Walter, representing himself in court, came up with excuses as to why he couldn’t paint. Margaret whipped up a big-eyed waif and won her case.

“It wasn’t until about the mid-1990s that I found out it was Margaret and not Walter who had done the work,” Burton said. “Even though it was documented, it was in newspapers, but I think because it wasn’t really considered art necessarily, the story wasn’t on the front page of The New York Times. It was more third page of the Honolulu Times. It was so fantastical and so surreal in terms of what happened.”

Burton could relate to Keane’s journey, suffering his own tumultuous time attempting to become an artist and filmmaker. The quirky kid became a quirky teenager and his dark, often disturbing artistic style did not fit with the mainstream.

Burton won a Disney fellowship to study character animation at the California Institute of the Arts and, based on his short film Stalk of the Celery Monster, was hired as an apprentice animator on Disney’s iconic lot.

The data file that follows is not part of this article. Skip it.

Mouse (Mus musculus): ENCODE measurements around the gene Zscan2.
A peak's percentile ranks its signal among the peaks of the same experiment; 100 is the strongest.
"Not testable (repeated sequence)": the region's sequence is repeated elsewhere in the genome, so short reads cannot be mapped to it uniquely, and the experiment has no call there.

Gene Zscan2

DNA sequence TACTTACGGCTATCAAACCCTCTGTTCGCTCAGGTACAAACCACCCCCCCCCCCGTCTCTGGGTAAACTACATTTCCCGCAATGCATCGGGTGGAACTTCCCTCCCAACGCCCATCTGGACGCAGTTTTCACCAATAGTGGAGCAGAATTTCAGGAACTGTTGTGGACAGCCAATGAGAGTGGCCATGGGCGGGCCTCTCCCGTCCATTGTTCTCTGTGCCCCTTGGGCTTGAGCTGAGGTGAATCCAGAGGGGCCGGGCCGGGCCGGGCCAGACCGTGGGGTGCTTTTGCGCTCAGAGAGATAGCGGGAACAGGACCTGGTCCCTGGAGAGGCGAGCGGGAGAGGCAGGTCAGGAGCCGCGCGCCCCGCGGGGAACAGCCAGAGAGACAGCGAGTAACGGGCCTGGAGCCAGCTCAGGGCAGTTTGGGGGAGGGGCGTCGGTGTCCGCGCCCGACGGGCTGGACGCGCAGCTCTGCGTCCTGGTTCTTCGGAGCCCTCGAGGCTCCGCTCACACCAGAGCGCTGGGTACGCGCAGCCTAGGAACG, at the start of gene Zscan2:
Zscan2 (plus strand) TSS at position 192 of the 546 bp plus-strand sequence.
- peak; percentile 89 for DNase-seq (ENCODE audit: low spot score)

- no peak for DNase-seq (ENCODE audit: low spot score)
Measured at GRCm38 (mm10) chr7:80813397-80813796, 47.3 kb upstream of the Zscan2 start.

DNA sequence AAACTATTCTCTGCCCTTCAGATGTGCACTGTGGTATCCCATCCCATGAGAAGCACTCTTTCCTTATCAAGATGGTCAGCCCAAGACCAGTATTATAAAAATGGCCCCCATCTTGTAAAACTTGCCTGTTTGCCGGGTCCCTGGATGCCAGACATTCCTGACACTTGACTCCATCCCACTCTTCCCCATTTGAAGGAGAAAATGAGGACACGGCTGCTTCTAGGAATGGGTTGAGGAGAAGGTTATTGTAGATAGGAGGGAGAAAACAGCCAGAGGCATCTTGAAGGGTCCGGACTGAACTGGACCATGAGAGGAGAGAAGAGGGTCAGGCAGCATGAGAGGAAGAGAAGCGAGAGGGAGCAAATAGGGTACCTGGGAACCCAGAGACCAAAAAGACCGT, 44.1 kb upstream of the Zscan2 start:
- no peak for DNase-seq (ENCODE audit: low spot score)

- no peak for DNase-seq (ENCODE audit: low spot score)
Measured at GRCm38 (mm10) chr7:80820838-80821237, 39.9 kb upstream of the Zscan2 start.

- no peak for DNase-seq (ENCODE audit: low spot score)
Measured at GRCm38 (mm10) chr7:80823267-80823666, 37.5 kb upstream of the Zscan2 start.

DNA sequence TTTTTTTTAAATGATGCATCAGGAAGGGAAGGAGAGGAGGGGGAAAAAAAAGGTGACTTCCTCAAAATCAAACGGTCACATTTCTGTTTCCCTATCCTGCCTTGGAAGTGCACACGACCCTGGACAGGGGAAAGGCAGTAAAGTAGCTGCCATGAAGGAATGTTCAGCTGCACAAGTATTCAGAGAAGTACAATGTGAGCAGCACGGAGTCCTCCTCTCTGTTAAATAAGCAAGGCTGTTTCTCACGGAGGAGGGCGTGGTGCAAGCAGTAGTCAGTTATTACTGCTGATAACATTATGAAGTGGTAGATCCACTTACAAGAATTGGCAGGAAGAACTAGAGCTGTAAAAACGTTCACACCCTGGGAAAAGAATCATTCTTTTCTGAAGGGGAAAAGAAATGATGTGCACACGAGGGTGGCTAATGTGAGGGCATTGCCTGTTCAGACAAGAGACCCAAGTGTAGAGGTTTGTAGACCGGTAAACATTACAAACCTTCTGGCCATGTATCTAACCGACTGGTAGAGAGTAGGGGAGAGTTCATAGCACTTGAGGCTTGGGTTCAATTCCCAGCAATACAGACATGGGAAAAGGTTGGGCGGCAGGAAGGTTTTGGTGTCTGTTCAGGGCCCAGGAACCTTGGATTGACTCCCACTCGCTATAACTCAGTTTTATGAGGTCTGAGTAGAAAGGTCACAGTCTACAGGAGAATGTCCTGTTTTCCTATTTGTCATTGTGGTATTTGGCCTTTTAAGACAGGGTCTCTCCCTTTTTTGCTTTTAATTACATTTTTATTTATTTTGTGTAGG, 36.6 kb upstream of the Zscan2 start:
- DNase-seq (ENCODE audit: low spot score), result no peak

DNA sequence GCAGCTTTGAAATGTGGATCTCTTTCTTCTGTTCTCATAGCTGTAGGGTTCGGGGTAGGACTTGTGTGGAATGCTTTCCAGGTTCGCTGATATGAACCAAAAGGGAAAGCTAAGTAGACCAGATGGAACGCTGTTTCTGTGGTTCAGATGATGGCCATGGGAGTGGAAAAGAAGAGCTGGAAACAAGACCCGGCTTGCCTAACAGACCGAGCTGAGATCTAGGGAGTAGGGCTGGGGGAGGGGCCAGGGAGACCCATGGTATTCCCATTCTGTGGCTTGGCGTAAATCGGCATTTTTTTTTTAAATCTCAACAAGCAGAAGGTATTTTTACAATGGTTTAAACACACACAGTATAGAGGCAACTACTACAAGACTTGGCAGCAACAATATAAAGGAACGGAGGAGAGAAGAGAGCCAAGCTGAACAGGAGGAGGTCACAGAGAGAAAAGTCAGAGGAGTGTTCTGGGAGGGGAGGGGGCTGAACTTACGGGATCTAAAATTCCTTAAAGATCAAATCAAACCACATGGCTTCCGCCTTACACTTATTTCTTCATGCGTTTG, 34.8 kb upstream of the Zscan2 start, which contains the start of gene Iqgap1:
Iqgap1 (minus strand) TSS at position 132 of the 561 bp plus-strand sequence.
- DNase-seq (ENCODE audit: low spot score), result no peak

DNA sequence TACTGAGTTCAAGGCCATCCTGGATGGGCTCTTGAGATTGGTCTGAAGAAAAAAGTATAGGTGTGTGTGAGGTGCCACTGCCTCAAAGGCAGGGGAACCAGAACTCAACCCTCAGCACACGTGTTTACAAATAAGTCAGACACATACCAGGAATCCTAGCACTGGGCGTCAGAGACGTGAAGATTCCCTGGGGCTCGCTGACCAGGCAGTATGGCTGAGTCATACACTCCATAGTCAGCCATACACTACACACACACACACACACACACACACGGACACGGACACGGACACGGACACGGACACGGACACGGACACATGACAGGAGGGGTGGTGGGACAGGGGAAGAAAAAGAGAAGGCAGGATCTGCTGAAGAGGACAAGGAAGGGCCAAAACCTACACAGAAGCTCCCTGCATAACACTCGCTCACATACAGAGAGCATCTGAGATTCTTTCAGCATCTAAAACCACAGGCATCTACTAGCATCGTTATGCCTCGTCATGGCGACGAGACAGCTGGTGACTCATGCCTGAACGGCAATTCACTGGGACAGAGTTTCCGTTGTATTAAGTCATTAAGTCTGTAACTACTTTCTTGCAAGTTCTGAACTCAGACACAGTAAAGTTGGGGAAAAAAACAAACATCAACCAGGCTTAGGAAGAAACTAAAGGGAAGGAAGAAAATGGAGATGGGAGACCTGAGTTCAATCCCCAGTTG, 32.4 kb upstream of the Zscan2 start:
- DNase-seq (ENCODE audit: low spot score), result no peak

But Disney, with its family-friendly fare, did not know what to do with the talented kid with the weird sensibility.

Burton, too, had trouble assimilating.

He remembers there was a single, defining moment back in his student days that he has lived by throughout his career.

“I was at the Farmers Market in LA,” Burton says. “I was at CalArts and, you know, you go through art school and they say, ‘You’ve got to draw like this, you’ve got to draw like Disney and this and that’, and just sort of bubbling underneath the surface I was getting frustrated.

“I remember we were sitting sketching people going by when I said, ‘Fuck it, I can’t do that.’ I’ll never forget. It was a mind-expanding moment. All of a sudden I didn’t care and I just started drawing however I wanted and my life completely changed.”

Burton did work on Disney’s G-rated The Fox and the Hound, but also managed some side projects, including the 1984 live-action, black-and-white short Frankenweenie, about a boy who resurrects his dead dog.

It didn’t sit well with the conservative folk at Disney so Burton and the studio parted ways. Ironically, 28 years later, Disney and the filmmaker released a 3D Frankenweenie feature film. 

In 1995 Burton met Margaret Keane. By this time he was well established in Hollywood, with a résumé that included Beetlejuice, Edward Scissorhands, Batman, Batman Returns and Ed Wood.